Nursing HomeLong-term care facilities are in the business of taking in people that require high levels of assistance and providing them with a stable environment for their final years. However, not all patients are the same and a new trend has emerged which sees time intensive and high maintenance patients being evicted. This is done, in no small part, to open up beds for individuals who require less attention and, as a result, cost less money to care for. Those targeted for eviction tend to be suffering from disorders that require high levels of care such as dementia. In addition, residents with family members that are viewed as difficult also tend to be targeted since they often request additional service and attention compared to others. As a result of this eviction trend, advocacy groups are calling for overhauls to state and federal law which dictate the circumstances under which a patient may be forced out of a facility. Until then, however, long-term care facilities will continue to have great leeway when it comes to choosing who gets to stay and who needs to go.

See Matt Sedensky, Nursing homes turn to eviction to drop difficult patients, The Seattle Times, May 8, 2016.

May 10, 2016 in Disability Planning - Health Care, Disability Planning - Property Management, Elder Law | Permalink | Comments (0)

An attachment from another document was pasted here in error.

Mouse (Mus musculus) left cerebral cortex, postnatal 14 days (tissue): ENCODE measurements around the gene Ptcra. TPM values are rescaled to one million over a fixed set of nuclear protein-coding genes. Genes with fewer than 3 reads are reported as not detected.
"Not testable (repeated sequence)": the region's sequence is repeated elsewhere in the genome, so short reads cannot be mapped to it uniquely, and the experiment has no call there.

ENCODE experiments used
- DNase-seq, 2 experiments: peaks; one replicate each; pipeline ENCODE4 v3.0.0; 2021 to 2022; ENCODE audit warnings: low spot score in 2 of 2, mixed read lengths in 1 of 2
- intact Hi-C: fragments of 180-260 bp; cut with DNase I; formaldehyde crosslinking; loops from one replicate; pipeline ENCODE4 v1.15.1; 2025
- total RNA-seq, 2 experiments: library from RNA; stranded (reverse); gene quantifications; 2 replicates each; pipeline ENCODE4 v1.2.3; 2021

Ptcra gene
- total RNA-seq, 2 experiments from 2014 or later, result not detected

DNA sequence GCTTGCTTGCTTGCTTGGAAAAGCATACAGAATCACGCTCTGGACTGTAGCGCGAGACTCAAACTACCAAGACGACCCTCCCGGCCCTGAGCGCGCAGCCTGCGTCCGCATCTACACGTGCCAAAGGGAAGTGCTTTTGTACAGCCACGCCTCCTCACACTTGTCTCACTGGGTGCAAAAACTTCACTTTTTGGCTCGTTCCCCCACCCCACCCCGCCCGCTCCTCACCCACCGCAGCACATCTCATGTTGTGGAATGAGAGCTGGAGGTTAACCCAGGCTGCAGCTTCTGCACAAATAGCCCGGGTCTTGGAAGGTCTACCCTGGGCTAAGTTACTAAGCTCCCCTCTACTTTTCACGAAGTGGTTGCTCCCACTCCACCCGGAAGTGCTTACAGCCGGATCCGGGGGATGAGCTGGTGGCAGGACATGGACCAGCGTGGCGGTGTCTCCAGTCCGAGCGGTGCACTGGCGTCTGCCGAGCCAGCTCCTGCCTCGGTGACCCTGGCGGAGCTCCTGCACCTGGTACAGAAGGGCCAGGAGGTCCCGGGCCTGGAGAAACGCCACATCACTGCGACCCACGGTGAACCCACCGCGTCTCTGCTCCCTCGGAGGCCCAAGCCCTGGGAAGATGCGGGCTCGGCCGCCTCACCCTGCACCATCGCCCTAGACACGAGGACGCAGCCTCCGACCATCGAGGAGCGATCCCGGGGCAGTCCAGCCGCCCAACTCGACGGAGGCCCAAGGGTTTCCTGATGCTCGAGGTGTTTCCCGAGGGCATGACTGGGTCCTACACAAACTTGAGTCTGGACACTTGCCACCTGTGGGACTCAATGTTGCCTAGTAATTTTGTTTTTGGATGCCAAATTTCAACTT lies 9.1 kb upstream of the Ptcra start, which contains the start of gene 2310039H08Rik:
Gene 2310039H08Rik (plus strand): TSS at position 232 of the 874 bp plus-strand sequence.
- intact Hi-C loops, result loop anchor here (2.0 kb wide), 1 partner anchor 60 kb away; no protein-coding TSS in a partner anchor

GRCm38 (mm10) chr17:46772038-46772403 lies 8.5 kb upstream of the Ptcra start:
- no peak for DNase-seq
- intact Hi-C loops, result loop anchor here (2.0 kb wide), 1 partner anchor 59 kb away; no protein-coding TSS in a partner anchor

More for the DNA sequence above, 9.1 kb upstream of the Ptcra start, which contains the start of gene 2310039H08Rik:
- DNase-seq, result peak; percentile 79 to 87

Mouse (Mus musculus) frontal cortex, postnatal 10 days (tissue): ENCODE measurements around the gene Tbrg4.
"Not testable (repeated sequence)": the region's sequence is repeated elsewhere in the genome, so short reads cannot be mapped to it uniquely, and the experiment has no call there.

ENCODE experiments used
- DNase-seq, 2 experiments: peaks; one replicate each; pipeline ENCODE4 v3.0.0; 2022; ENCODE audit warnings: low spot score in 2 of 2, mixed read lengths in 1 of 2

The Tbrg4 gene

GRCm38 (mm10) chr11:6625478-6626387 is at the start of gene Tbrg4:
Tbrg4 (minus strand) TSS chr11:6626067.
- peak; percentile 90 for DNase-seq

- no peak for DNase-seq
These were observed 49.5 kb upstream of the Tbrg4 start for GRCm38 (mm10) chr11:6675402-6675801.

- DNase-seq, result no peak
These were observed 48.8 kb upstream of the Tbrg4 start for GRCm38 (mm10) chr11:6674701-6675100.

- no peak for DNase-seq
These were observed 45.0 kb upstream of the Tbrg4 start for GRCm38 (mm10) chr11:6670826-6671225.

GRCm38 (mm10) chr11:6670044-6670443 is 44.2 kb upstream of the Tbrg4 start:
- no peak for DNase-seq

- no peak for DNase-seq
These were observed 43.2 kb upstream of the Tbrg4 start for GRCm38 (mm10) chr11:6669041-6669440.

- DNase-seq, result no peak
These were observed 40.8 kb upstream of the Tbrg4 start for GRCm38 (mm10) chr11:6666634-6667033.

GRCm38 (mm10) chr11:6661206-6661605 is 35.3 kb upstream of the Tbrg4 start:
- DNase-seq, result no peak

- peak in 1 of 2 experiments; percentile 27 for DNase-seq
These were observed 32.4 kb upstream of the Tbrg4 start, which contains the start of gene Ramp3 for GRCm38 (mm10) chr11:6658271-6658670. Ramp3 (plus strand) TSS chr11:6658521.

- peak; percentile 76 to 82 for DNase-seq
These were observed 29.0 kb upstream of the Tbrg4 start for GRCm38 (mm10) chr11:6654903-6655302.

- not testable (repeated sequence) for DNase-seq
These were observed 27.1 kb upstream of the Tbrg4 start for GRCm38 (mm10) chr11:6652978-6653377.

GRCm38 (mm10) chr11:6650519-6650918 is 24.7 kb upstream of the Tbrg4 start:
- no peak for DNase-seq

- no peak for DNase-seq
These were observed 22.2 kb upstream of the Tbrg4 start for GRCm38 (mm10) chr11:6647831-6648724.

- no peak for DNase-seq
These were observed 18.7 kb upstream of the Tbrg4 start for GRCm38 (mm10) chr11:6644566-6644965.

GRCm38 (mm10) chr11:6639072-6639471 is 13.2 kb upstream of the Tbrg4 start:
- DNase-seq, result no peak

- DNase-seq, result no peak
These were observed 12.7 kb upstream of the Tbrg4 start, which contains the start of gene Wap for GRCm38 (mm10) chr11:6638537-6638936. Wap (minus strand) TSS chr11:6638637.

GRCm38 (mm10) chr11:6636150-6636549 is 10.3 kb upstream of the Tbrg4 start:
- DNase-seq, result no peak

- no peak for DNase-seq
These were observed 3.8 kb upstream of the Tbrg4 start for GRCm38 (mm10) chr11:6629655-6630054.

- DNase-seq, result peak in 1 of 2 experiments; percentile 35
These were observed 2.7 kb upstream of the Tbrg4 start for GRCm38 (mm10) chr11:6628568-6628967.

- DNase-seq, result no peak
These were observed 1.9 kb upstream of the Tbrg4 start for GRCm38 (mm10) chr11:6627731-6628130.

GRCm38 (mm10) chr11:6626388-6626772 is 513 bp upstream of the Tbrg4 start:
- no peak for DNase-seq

Tuesday, May 3, 2016

Some Estate Planning Steps To Take With Special Needs Children

Piggy BankEstate planning for special needs children is particularly difficult since there are a number of special considerations that must be accounted not the least of which is the high cost that can be associated with care. Whether the child is a minor or an adult that is unable to care for themselves there is much that must be done in order to protect their interest. For starters, documents that outline the history, be it personal or medical, of the child such as letters of intent are worth drafting since they can impart much useful knowledge to any future caregiver. In addition, making arrangement for the financial stability of the child is paramount which is why executing a will or creating a special needs trust is key. A trust in particular is important since it can help provide for the care of the child while not interfering with the ability to receive public assistance. In any event, it is best to consult with a professional estate planner when preparing for the future of a child with special needs in order to maximize the quality of the future care and lifestyle.

See, Raising a Child With Special NeedsIdaho Estate Planning, April 28, 2016.

Special thanks to Jim Hillhouse for bringing this article to my attention.